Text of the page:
Laying Smooth Curves:
Weâ€™ve all been to exhibitions and seen those lovely sweeping curves on layouts wondering how they managed to make them so even and consistent very often with large radii. This article explains how you can achieve consistent good looking curves with an easy to make, inexpensive template.
Firstly, for those unsure of the terms, we need to know the difference between radius and diameter.
The Diameter of a circle is the measurement from one side of a circle to the other, taken at a point that crosses through the centre point.
The Radius is a measurement taken from the centre point to the outside edge (and is half the diameter).
You will need;-
1 x piece of stout card having a long straight edge, about 60cm (24â€) x 20cm (8â€)
1 x piece of string â€“ 30cm (12â€) longer than your desired radius.
5 x large drawing pins.
Scissors or a sharp craft knife.
Our first task is to scribe an arc along the face of the card equal to our desired radius and, as none of us own a compass that can deal with anything larger than a few centimetres, we have to come up with an alternative.
Tie a pencil to one end of the string. Measure the distance of your required radius and then suitably secure the other end by placing a heavy object on it or tying it to something. This may sound complicated, but it isnâ€™t, and a little trial and error will soon have you drawing arcs of unmentionable sizes.
For example, Fig 1 shows a method of drawing large radius arcs by tying the string to a door knob, placing your card on a table across the room and, keeping the string taut, scribing the desired arc with the pencil. This is how I made a template with a radius 244cm (8â€™0â€)
Fig 2 shows the card after scribing. You should cut away and discard the shaded portion. At this time it is an idea to write on the template the radius just scribed as, if you make several, you wonâ€™t remember which is which.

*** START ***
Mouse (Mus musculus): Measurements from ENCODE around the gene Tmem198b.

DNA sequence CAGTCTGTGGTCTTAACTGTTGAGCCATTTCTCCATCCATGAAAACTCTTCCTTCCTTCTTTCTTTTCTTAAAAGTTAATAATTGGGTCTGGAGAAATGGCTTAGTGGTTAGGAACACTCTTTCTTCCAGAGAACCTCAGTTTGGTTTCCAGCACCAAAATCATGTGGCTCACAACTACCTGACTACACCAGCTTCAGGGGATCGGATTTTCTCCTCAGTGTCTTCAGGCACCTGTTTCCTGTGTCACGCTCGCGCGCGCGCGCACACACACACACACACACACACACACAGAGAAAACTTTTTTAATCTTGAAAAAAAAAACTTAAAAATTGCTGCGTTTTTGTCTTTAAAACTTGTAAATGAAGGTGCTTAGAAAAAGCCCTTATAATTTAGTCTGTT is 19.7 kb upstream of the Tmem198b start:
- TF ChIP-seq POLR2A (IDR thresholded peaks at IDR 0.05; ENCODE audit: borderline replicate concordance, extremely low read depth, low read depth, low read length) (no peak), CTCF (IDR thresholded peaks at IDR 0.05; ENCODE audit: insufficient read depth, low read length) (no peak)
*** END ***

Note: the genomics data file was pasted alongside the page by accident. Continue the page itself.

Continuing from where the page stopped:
Now, having made our template, how do we use it. I find the following method best.
Connect your flexible track to the end of your last remaining fixed piece of track â€“ usually a straight.
Place the template on your baseboard ensuring as far as possible you start with the straight edge of the template more or less parallel with the straight section of track you are extending (See â€˜Bâ€™ in Fig 3). The beginning of your curve will line up approximately half way round the arc of your template. By starting with your template in this position you will ensure a nice gradual sweep onto the curve. Once you are happy with the position of the template, secure using the drawing pins. See Fig 3.
Note: I always pin down the first 5cm (2â€) of the new piece of track Iâ€™m laying as a continuation of the straight (as at â€˜Aâ€™ in Fig 3). If you start to bend the track immediately at the joint, the likely hood is you will suffer derailment problems later on as the effect will be similar to that in Fig 4 - (although not so pronounced).
Gradually ease the flexible track so that it butts up to the edge of your template and secure every 10cm (4â€) or so. Work your way round fixing the track until you arrive at the end of the template. Lift the template and re-position snug against the curve you have already fixed. See Fig 5.
Continue round the curve until the desired length has been laid. Fig 6.
As you work round the curve, you will note that the outer rail ends up considerably shorter than the inner rail and it will be necessary at this point to crop the inner rail to equal that of the outer rail and also remove the excess sleepers.
I find by placing a square across the template and rail, as shown in Fig 7, I can mark the rails prior to cutting to ensure they line up nice and neatly with the next piece of flexible track.
Others will have their own ideas about laying smooth curves but this works for me. I hope this article helps you to avoid those awful looking fifty pence piece curves.
ps - you could also make these templates out of 3mm ply or mdf for a more substantial and long lasting product...
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